The case in U.S. court in Spokane marks a step forward in efforts
by rights groups to hold individuals accountable for a program that
used methods its architects said stopped short of torture but that
the American Civil Liberties Union said resulted in the torture of
at least 119 men from 2002 until it was ended in 2008.
The ACLU, which filed the lawsuit last October on behalf of three
men, one of whom died in CIA custody, argued that psychologists
James Mitchell and Bruce Jessen encouraged the agency "to adopt
torture as official policy" and made millions of dollars in the
The lawsuit, which seeks unspecified damages, says Suleiman Abdullah
Salim and Mohamed Ahmed Ben Soud suffered lasting psychological and
physical damage, and that Gul Rahman died from hypothermia caused by
dehydration and exposure to cold.
The ACLU says the program used such tactics as prolonged sleep
deprivation, forced nudity, starvation, beating, water dousing and
extreme forms of sensory deprivation to break prisoners' will.
In seeking to dismiss the suit, attorneys for the psychologists
argued in court filings last month that the prisoners were asking
the court to "second-guess real-time decisions by the Executive
Branch in the theater of war almost 15 years ago."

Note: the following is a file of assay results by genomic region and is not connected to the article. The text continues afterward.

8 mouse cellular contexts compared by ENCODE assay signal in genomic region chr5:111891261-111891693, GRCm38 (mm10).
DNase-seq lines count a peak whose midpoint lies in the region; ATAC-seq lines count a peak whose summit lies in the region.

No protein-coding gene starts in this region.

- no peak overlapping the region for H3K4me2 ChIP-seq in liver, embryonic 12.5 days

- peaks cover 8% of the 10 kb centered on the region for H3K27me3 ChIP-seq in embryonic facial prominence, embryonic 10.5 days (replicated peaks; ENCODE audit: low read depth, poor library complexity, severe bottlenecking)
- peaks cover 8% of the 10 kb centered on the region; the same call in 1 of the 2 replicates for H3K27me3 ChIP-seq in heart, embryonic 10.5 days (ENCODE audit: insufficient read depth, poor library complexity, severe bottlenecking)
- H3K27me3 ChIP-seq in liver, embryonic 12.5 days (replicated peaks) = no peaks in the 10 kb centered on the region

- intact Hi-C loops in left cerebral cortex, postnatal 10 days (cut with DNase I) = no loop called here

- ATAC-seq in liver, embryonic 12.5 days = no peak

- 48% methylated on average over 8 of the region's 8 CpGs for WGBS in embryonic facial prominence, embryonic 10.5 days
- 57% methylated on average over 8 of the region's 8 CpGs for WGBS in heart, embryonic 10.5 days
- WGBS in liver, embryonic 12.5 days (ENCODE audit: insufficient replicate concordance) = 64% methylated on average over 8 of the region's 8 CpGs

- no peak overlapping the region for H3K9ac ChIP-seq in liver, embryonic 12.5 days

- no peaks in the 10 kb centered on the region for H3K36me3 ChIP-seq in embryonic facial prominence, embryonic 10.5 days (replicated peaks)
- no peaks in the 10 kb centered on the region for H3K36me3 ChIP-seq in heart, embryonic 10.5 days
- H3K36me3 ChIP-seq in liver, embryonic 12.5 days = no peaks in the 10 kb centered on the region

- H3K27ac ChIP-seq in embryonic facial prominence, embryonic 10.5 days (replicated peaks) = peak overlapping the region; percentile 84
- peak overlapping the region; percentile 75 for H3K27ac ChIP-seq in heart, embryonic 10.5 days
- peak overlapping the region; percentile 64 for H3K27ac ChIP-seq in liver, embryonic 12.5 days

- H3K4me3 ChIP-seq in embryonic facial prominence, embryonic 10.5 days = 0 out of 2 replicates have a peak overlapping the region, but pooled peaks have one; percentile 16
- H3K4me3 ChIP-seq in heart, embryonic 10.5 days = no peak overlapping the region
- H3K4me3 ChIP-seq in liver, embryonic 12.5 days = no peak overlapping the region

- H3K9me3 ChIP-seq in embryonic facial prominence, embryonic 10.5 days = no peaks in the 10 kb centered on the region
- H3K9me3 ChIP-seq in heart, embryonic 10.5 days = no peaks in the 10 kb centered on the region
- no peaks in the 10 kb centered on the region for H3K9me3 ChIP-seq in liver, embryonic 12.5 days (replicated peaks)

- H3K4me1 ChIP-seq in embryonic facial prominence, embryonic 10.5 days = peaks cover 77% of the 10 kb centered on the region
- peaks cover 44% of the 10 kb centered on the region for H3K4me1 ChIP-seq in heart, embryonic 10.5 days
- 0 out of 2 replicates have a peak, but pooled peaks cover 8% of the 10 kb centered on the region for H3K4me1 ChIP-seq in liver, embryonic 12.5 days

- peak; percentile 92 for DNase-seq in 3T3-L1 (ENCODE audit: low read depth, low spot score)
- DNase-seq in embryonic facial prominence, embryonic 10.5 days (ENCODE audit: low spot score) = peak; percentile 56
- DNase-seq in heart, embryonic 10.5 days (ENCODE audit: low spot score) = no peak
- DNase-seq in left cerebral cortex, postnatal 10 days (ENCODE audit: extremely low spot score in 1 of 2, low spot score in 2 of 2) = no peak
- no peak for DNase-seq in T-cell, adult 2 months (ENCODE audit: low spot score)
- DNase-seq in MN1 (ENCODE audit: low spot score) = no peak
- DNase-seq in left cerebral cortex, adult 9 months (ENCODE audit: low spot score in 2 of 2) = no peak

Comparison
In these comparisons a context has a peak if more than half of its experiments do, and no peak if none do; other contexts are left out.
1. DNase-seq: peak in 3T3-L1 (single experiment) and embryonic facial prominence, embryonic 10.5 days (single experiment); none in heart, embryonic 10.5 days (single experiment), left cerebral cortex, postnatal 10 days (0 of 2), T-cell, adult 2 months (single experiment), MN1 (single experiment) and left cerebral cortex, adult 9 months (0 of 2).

"Should this court indulge either of plaintiffs' unfounded
requests," the lawyers wrote, "it would generate untenable,
practical dilemmas - hamstringing our government's ability to combat
the ongoing War on Terror."
[to top of second column]
The U.S. government, which was not named in the suit, has not tried
to stop the case from going forward. In the past, government lawyers
argued that similar cases would jeopardize national security if
allowed to proceed.
The case came after a U.S. Senate report from 2014 found the CIA
paid $80 million to a company run by two former U.S. Air Force
psychologists without experience in interrogation or
counterterrorism who recommended waterboarding, slaps to the face
and mock burial for prisoners suspected of being terrorists.
The psychologists were not named in that report but U.S.
intelligence sources later identified them as Mitchell and Jessen.
(Reporting by Eric M. Johnson in Seattle; Editing by Sharon
Bernstein and Peter Cooney)
[© 2016 Thomson Reuters. All rights
Copyright 2016 Reuters. All rights reserved. This material may not be published,
broadcast, rewritten or redistributed.